Khosla’s main point is that the fuels market is gigantic, whereas Nanosys was all about technologies looking for problems to solve. He argues that having interesting technology without a compelling market is not a good place to be as a business. Even Nanosys’s current chief financial officer, John Page, agrees with that. “That is a fairly accurate assessment of where Nanosys was in 2004.” Nanosys recently reorganized in an effort to generate more revenue from LEDs and batteries.

Even so,  KiOR is more of a business plan than a business. And its biggest asset may be the Khosla brand itself. Khosla Ventures has put money in over 40 clean-tech companies and raised over $1 billion for its latest investment fund.

For investors, evaluating biofuel projects can be tricky. Everything depends on whether the technology succeeds in turning feedstock into fuel in an economical way. KiOR estimates its own production costs for gasoline at around $1.80 a gallon. But advanced biofuel companies are notorious for being overly optimistic on costs based on small-scale production. Another Khosla company, Range Fuels, ran into trouble at the scale-up phase.

Khosla says it’s up to investors to make the call about whether any company’s forecasts make sense. “What you believe will determine the valuation you assign to a company, and if you are optimistic, you will get to frothy valuations and hence take on undue risk,” he says.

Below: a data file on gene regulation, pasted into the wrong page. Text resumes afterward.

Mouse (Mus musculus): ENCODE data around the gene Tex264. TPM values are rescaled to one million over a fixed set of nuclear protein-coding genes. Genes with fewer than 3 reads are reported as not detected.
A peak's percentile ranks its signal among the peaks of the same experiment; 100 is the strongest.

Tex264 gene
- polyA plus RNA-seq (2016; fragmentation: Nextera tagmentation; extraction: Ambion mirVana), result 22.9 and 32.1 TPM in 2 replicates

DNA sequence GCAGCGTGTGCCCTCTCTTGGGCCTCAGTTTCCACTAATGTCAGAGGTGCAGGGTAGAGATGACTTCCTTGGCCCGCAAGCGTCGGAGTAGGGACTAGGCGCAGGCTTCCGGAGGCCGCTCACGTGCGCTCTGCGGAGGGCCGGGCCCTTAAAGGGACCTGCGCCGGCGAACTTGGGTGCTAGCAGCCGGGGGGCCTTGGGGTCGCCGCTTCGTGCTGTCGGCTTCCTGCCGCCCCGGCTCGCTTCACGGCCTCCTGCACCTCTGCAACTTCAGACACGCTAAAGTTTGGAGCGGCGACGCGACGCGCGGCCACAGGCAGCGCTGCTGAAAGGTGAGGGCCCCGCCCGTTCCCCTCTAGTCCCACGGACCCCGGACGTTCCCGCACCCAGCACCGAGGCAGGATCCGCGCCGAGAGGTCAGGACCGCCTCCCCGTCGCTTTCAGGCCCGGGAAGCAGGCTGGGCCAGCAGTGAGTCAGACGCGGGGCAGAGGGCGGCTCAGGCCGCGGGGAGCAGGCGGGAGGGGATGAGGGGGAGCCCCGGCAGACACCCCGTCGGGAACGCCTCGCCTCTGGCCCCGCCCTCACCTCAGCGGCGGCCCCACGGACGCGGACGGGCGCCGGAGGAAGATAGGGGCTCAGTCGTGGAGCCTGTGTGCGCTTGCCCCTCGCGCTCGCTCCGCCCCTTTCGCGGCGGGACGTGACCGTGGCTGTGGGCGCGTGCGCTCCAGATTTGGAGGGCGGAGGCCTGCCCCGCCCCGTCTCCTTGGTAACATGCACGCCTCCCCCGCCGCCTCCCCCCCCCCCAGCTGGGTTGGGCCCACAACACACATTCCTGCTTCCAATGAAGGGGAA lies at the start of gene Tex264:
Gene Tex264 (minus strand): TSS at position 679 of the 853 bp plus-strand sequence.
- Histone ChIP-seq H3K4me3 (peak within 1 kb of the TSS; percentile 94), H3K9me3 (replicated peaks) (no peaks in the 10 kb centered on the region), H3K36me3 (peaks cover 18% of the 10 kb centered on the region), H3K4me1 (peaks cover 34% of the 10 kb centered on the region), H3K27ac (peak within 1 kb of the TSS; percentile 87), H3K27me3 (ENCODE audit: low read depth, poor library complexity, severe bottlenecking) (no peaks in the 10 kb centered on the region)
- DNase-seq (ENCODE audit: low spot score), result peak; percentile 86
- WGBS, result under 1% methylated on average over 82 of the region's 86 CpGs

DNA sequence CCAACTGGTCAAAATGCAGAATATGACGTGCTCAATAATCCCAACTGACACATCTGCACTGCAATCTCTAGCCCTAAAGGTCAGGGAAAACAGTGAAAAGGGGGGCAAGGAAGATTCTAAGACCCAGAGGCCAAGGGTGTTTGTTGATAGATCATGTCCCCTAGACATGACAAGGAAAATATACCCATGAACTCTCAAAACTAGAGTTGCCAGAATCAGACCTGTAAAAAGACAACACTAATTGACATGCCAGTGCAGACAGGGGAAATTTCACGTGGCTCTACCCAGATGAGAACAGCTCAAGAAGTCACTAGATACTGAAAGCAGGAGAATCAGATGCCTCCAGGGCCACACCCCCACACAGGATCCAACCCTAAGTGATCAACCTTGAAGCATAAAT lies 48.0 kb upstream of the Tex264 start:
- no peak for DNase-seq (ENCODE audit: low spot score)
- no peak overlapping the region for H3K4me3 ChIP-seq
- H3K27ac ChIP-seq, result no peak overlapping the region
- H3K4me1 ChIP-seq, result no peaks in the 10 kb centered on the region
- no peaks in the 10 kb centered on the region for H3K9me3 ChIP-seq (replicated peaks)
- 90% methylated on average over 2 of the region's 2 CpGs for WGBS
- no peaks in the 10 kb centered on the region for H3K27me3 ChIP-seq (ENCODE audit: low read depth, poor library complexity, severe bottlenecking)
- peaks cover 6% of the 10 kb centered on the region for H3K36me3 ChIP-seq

So far, investors aren’t complaining. Khosla has already notched two successes. Both Amyris and Gevo saw big jumps in their stock prices. “Those are good returns, and that drives the market for more offerings,” says Sheeraz Haji, CEO of market analyst Cleantech Group. “There is a belief that these are huge markets and that these companies are going to do well.”

Pavel Molchanov, an analyst at financial services provider Raymond James, says there’s room for even more stock offerings. “Conceptually, the market has signaled an openness to consider these companies. I think the fact that we are talking about oil at $110 a barrel provides a very helpful market backdrop,” he says. “If oil was at $30, we wouldn’t be seeing these IPOs.”

Still, it’s fair to wonder if the Khosla IPO machine might overheat. Last year, investors were not interested in the $200 million IPO plans of PetroAlgae, another company with no revenue. And shares of synthetic biology company Codexis haven’t done well. In addition to KiOR, the fuel-from-algae company Solazyme has now filed documents with the SEC for a planned $100 million IPO. Solazyme doesn’t yet manufacture fuels economically, but it’s launched a cosmetics business using its oils.

The nanotech crowd insists that this biofuels boom is hype driven by government subsidies, sexy science, and high oil costs. Josh Wolfe, a managing partner at Lux Capital, where Bock is also a venture investor, argues that “biofuels will turn most investors into biofools. Some of these IPOs are over-promoted and not good businesses. For society it may turn out okay, but investors will surely be left holding the bag.”

We put it to Khosla—is there an IPO bubble in next-generation biofuels? “I am sure a potential for a bubble exists, and we should be careful,” Khosla says. “Whenever quick money can be made, you will see bubbles form.”

The original version of this article contained an anonymous quote that didn’t meet Technology Review’s fairness standards.